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Emily Martin’s Blog

Antipasti, without the Antibiotics

Emily Martin

Posted September 6, 2013

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I like to think of myself as an environmentally responsible omnivore.  Yes, I eat meat and fish every so often, but I do try to make purchases where my fish is wild-caught and mymeat1.JPG meat is antibiotic free, or even better, raised without nontherapeutic antibiotics.  I’m OK with the idea that the animals I eventually eat are given antibiotics when they are sick, but would prefer that they are not routinely fed antibiotics as is the case for conventional meat products on the shelf these days.

This philosophy becomes hard to put into practice as I recently discovered on a trip to Fairway in my Brooklyn, New York neighborhood.  Most of the meat sold was mysteriously packed without any indication one way or another as to how the animals were raised, with only a small section dedicated to organic poultry products. 

I must confess that I love pork, specifically, I love prosciutto.  Which is why I was thrilled to read an article recently about prosciutto made in Iowa using pigs only fed antibiotics when sick.  What joy!  Now I can wrap my organic cantaloupe in the sweet, salty, meaty treat without worrying about contributing to the evolution of antibiotic resistant superbugs!!

In celebration, I called my sister, mother of 3 (and one on the way) who also lives in Brooklyn.  Somehow she manages to live in New York City with her husband and kids on one income and in a small, 2-bedroom apartment.  Anyone who lives in the city knows that’s quite a feat! When I eagerly shared my prosciutto newsflash she simply laughed.  Or more accurately, she didn’t hear me over the sound of three children demanding to be fed variations of mac n cheese and chicken nuggets, and so she asked me to repeat and then laughed at me in a slightly, different judgmental way.    

The truth is this Iowa-grown specialty product will have absolutely no impact on her or her buying habits.  While I enjoy my organic, antibiotic free, free range, anti-GMO, occasionally vegan and gluten-free diet, she is counting every penny trying to turn each week’s budget into healthy, well balanced meals for her growing brood of children.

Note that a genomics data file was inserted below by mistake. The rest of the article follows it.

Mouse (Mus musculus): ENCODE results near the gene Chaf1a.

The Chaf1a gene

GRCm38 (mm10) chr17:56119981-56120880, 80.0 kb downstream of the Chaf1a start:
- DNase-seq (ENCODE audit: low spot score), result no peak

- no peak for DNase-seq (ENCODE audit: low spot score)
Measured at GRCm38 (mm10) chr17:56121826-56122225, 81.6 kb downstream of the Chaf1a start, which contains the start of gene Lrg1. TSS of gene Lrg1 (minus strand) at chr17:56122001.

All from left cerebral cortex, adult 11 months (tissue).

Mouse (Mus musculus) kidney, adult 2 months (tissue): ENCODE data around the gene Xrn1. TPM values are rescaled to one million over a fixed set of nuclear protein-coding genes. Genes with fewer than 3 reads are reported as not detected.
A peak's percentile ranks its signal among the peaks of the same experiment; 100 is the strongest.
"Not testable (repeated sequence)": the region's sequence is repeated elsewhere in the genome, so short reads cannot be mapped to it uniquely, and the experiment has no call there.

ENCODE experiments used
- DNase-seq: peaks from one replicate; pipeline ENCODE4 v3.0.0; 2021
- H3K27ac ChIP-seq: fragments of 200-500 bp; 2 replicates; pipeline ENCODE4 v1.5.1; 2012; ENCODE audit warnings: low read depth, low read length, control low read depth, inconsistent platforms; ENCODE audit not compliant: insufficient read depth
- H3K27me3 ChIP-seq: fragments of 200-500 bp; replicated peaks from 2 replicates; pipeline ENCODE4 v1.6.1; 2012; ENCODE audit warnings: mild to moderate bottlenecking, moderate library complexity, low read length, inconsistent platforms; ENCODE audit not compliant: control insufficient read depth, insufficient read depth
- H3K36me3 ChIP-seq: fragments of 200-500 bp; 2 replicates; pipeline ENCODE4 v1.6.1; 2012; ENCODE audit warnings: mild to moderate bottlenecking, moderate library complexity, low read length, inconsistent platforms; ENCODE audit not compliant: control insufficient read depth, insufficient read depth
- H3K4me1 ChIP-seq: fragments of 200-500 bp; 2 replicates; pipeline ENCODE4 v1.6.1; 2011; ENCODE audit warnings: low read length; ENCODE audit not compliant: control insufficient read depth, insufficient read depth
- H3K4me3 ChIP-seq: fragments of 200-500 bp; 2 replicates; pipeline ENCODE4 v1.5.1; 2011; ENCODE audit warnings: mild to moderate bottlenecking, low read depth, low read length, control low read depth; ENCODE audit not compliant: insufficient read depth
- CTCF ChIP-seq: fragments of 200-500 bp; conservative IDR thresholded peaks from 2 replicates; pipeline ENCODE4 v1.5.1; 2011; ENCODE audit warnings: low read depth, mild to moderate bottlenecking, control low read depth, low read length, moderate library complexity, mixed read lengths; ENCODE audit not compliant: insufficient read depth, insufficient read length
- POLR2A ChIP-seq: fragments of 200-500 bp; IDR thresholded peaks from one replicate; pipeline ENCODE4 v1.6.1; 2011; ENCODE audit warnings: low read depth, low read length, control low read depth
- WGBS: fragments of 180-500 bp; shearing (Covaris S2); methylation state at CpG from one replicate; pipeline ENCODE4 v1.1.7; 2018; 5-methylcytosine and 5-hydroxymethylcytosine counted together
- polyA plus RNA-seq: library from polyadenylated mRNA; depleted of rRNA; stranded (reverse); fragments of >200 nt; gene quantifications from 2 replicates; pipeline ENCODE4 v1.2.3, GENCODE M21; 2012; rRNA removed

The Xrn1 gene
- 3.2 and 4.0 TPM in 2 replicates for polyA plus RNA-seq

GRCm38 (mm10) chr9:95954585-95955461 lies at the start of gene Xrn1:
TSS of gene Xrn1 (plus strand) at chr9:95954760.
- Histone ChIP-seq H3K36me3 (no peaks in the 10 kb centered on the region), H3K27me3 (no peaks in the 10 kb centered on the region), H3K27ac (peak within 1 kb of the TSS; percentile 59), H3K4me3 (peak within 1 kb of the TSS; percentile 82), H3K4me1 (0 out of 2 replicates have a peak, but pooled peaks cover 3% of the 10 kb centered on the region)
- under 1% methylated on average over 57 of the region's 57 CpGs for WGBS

Now, I love my sister, so I care about what she eats and what my niece and nephews eat.  But if she weren’t my sister, I probably wouldn’t be as concerned about her buying habits, except for one BIG problem.

Because she buys conventional meat products, then millions of people just like her, on tight budgets and with legitimate concerns for how to get food on the table, are buying them too.  It’s no surprise then, that there is massive pressure on industry to keep producing beef, pork and chicken products using conventional methods – feeding antibiotics to livestock routinely in their feed, regardless of whether or not they are sick.  As a result, these animals produce antibiotic resistant superbugs in their guts which get out into the environment through multiple pathways – through the meat itself, the workers, the water, the air, etc. 

So the next time my prosciutto-fed son trips and gets a cut, he might get infected with one of these superbugs that are increasingly all around us.  Which means he might end up in the hospital.  So why aren’t we saving these miracle drugs for our families?

There is some hope in all of this.  Companies like Applegate, Panera Bread and Chipotle are offering antibiotic free meat at reasonable prices and leading the way in the antibiotic-free meat movement.  But I think we do need to put more pressure on more companies to make products like these available at prices more of us can afford.  Large meat and poultry buyers need to hear from us that there’s a demand and that we expect them to step up to the challenge.

So, while I’d love to stock up on my sometimes over-priced specialty products, batten down the hatches and wait for the superbug apocalypse to pass, instead I’m all too aware that these types of products will need to be available for everyone if real change is to occur. If we want meat and poultry raised without antibiotics in our grocery aisles, we need to stand up and say so. Together, our collective consumer purchasing power can send a powerful message to major buyers.

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